Vehicle Safety – Small Businesses Part 2

We never want to think about getting into a car wreck or any kind of situation where First Responders will have to come to your vehicle in an emergency. But when you have a child with autism you have to plan for every contingency. This is one of those times when it can help both the child and the First Responders save time and possibly their lives.

I asked one of our local firemen about the stickers put on vehicles that say “Child With Autism aboard” and whether or not they pay attention to them when there is an emergency that they are responding to. I was told it is mixed. Some first responders do not pay attention to these type of stickers at all because they can be outdated (meaning the vehicle was sold to a new owner that did not bother to take the sticker off) especially if they are faded, partially torn, or worn looking. Others will pay attention to them in a heartbeat. He was in no way implying not to use the “Autism child on board” type stickers. However, I was told to make sure to replace them when they are worn looking and that the best place to keep them is on her windows only. We also came up with the idea of using an emergency seat belt cover with Reine’s information in it and somehow adding including a place to hold current pics and “stats” so to speak. It needed to be on her seat belt only, not in the glove box or center console. He told me it would be most valuable for them to be able to grab it quickly in an emergency and read it. They could match the pics in the cover with the child in the seat and know it was her. I needed to also find a way to let them know to look at the emergency seat belt cover.

My search began. I looked commercially and could not find what I needed. Most of the emergency seat belt covers are generic. While this is better than having nothing, I knew it was not what I was looking for. I turned my search towards the one place I knew I could find what I was looking for or someone that would help me to create what I was looking for. Etsy.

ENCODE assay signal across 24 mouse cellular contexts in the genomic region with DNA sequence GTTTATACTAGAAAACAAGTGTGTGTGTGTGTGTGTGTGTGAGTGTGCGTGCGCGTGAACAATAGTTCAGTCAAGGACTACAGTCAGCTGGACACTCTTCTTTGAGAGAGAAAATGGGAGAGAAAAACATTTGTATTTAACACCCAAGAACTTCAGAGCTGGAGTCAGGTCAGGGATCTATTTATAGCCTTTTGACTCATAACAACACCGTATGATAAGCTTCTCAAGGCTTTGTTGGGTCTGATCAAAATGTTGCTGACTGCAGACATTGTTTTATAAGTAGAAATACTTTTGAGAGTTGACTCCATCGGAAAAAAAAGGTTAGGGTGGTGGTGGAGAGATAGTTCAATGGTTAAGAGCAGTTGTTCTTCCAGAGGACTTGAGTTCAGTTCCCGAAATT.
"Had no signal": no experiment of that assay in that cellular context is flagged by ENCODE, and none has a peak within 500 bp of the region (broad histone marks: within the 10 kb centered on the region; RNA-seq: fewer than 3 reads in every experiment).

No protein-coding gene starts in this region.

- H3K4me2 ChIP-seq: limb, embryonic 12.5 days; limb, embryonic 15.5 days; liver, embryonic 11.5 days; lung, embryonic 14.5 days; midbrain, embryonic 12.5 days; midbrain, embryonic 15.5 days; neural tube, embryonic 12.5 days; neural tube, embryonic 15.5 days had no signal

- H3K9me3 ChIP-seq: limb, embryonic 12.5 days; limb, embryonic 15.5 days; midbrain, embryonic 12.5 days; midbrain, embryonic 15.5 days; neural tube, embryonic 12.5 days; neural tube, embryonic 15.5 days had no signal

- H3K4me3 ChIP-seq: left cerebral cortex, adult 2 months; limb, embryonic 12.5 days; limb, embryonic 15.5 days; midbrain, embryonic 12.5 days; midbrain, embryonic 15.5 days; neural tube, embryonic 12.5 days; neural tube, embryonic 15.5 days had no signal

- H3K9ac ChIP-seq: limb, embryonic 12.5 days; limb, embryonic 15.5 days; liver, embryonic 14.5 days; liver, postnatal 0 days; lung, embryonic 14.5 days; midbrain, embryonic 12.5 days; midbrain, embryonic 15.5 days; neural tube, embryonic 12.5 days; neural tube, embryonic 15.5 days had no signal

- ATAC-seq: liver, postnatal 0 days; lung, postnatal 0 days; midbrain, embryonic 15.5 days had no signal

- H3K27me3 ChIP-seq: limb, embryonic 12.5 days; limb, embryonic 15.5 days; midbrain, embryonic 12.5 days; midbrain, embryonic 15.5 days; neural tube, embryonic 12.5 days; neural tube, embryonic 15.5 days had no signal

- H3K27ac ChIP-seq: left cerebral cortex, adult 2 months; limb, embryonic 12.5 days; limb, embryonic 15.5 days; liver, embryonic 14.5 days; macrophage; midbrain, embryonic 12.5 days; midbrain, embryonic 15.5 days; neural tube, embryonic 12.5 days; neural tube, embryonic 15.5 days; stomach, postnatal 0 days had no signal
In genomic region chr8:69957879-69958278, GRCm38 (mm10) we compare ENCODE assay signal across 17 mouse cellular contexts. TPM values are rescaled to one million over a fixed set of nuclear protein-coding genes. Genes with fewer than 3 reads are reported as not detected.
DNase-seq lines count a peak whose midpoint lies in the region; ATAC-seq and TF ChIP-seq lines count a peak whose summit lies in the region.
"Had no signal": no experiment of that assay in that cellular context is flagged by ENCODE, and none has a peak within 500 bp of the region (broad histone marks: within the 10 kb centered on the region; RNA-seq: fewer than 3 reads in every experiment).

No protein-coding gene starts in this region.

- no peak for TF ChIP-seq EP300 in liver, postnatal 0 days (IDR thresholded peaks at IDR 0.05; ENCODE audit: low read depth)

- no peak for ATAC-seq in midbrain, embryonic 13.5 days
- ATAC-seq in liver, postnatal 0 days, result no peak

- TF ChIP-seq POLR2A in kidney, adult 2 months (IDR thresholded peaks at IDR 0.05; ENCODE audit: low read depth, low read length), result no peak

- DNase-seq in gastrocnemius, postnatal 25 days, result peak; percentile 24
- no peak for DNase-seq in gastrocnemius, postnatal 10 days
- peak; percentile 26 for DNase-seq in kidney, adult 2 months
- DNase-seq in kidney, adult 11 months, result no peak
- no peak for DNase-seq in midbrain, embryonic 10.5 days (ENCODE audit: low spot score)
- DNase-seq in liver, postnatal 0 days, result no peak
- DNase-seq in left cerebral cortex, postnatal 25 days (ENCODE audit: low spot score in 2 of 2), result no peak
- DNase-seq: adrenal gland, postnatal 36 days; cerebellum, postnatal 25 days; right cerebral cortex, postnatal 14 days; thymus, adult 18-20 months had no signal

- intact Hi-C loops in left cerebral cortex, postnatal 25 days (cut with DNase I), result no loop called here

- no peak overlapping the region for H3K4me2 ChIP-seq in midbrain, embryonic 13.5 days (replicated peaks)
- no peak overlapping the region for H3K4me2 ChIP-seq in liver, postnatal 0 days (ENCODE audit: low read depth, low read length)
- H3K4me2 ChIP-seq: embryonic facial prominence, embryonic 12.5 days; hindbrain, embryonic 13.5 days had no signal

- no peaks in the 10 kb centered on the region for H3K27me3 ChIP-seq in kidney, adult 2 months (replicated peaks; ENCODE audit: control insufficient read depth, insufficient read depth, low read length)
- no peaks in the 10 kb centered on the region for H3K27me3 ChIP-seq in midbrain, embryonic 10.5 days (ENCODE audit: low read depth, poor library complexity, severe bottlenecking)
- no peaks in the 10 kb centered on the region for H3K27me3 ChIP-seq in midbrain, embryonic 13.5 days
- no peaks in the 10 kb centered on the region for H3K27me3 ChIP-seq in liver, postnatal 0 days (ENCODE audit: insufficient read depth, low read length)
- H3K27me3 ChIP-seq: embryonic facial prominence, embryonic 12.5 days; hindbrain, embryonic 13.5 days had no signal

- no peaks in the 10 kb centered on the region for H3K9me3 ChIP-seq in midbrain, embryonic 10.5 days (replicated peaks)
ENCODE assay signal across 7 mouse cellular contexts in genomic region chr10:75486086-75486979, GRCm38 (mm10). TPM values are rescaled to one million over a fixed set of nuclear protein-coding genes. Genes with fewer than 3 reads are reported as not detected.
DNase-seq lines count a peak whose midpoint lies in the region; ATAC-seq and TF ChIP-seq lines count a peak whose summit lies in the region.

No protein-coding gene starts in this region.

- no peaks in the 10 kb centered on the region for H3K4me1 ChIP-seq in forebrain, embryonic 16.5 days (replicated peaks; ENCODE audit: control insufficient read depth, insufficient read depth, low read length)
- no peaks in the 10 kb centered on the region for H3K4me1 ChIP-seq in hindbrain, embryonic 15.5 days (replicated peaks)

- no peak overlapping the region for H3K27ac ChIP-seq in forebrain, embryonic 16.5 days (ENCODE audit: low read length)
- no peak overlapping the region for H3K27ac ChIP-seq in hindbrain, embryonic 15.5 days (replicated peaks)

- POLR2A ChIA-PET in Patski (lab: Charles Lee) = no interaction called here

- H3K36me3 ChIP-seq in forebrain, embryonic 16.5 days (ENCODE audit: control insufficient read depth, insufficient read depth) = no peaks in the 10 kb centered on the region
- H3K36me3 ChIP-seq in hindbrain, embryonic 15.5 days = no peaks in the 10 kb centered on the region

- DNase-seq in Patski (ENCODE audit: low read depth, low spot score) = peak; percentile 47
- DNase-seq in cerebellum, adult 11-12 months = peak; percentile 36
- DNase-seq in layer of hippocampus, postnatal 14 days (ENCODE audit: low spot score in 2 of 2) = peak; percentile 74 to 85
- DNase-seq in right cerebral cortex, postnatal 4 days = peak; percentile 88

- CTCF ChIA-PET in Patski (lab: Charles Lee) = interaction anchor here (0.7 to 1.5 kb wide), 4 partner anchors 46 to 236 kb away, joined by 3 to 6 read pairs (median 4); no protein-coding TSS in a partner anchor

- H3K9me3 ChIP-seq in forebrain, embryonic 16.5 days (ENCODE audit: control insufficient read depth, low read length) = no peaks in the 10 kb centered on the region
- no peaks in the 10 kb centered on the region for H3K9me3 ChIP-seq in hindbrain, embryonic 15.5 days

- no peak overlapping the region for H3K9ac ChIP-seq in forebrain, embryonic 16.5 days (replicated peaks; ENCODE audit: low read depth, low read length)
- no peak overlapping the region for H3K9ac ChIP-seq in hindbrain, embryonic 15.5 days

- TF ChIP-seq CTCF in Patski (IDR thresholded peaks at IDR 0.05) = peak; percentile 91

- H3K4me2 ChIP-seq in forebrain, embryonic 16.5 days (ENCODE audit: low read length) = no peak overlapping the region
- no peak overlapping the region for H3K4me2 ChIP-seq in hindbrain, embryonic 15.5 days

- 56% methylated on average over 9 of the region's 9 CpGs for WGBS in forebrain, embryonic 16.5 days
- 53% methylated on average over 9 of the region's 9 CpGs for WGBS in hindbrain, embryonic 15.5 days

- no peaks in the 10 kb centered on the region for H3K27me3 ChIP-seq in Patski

Vehicle Autism Stickers:

I found a shop on Esty called MorganStreetDesign that had the perfect stickers for my truck. They are not too big. The colors are perfect and bold enough to get anyone’s attention. I placed on each side of the rear passenger windows.il_570xn-1014289087_dd2h

Emergency Seat Belt Cover:
This search was a lot more difficult than I thought it would be. There were so many options but none offered what I needed. I took a chance and contacted the shop Snuggle Button to ask if they would be willing to work with me.

Our conversation went something like this…
Me: Hi, I am wondering if you are able to make one of your medical alert seat covers with a pocket on the inside similar to the one in the pic? Our local first responders want us to use one with an inner pocket that can store our daughter’s information in it. (I sent them a pic of what I was asking about).

Snuggle Button:

Yes! I can definitely make a medical alert seat belt cover with an inner pocket for you. Thank you for including a picture so I know exactly what you need!

Me: Thank you so much for working with me. I just placed my order.

And we came up with exactly what I needed and was looking for!

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Reine modeling the emergency seat belt cover. In all seriousness, she knows that this has to be on her seat belt and the information inside of it must stay there. It is comfortable for her to wear too. Gotta love sensory processing disorder.